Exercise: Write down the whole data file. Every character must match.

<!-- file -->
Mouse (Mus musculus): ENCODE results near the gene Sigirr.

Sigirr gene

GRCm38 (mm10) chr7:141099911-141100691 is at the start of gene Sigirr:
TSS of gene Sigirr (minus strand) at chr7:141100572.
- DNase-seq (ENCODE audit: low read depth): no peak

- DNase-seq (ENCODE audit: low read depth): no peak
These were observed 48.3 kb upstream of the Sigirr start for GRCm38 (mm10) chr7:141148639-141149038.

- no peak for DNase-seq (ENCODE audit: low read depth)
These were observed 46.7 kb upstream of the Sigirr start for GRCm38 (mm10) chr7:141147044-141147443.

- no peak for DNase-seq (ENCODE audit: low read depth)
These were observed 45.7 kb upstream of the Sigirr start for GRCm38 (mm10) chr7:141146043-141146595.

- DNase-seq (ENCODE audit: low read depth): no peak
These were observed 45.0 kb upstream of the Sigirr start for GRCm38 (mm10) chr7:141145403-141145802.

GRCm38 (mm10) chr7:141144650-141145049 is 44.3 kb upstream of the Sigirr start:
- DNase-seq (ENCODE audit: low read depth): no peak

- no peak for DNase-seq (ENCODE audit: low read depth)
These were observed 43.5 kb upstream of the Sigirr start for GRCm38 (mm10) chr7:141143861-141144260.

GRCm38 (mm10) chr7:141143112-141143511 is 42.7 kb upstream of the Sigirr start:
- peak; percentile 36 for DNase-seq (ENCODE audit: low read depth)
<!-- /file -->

Mouse (Mus musculus): ENCODE results near the gene Sigirr.

Sigirr gene

GRCm38 (mm10) chr7:141099911-141100691 is at the start of gene Sigirr:
TSS of gene Sigirr (minus strand) at chr7:141100572.
- DNase-seq (ENCODE audit: low read depth): no peak

- DNase-seq (ENCODE audit: low read depth): no peak
These were observed 48.3 kb upstream of the Sigirr start for GRCm38 (mm10) chr7:141148639-141149038.

- no peak for DNase-seq (ENCODE audit: low read depth)
These were observed 46.7 kb upstream of the Sigirr start for GRCm38 (mm10) chr7:141147044-141147443.

- no peak for DNase-seq (ENCODE audit: low read depth)
These were observed 45.7 kb upstream of the Sigirr start for GRCm38 (mm10) chr7:141146043-141146595.

- DNase-seq (ENCODE audit: low read depth): no peak
These were observed 45.0 kb upstream of the Sigirr start for GRCm38 (mm10) chr7:141145403-141145802.

GRCm38 (mm10) chr7:141144650-141145049 is 44.3 kb upstream of the Sigirr start:
- DNase-seq (ENCODE audit: low read depth): no peak

- no peak for DNase-seq (ENCODE audit: low read depth)
These were observed 43.5 kb upstream of the Sigirr start for GRCm38 (mm10) chr7:141143861-141144260.

GRCm38 (mm10) chr7:141143112-141143511 is 42.7 kb upstream of the Sigirr start:
- peak; percentile 36 for DNase-seq (ENCODE audit: low read depth)